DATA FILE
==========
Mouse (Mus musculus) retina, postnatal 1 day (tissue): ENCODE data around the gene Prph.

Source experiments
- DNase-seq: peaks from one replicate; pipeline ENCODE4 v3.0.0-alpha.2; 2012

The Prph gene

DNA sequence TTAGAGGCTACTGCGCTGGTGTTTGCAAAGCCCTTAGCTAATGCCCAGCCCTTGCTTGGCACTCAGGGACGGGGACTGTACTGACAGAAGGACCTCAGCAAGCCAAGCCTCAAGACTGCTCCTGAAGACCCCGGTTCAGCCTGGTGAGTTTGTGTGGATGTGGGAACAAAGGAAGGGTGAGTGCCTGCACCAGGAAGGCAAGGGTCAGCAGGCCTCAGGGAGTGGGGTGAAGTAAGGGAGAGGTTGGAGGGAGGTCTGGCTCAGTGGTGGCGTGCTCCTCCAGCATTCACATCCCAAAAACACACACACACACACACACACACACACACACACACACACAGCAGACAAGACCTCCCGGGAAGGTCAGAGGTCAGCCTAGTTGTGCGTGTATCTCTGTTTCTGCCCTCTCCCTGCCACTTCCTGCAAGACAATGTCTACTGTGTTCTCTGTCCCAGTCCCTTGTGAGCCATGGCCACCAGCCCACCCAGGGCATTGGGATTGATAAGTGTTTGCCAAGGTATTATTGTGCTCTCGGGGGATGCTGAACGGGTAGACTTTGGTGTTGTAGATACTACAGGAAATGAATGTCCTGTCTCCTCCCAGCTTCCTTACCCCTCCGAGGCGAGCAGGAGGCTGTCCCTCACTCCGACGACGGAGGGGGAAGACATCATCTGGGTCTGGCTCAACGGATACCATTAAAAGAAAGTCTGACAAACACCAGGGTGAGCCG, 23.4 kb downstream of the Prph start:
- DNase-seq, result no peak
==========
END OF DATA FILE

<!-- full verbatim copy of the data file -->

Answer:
Mouse (Mus musculus) retina, postnatal 1 day (tissue): ENCODE data around the gene Prph.

Source experiments
- DNase-seq: peaks from one replicate; pipeline ENCODE4 v3.0.0-alpha.2; 2012

The Prph gene

DNA sequence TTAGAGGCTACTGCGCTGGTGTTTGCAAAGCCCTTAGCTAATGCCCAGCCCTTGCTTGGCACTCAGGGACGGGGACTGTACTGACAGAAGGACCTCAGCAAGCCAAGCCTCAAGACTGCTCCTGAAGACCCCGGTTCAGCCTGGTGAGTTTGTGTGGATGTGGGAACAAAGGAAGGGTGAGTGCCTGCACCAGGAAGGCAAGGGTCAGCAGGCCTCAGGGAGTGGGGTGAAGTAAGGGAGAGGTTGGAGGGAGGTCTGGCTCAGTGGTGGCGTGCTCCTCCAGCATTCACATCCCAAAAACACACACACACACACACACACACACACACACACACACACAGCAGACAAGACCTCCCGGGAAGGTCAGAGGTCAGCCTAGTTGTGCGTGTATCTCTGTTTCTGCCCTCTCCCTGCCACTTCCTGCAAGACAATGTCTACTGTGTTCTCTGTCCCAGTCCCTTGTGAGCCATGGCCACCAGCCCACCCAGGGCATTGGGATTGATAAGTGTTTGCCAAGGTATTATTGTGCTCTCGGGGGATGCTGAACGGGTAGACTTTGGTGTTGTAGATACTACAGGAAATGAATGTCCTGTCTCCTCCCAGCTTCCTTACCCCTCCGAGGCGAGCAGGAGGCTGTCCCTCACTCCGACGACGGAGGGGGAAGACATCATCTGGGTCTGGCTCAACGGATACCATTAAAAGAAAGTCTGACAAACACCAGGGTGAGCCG, 23.4 kb downstream of the Prph start:
- DNase-seq, result no peak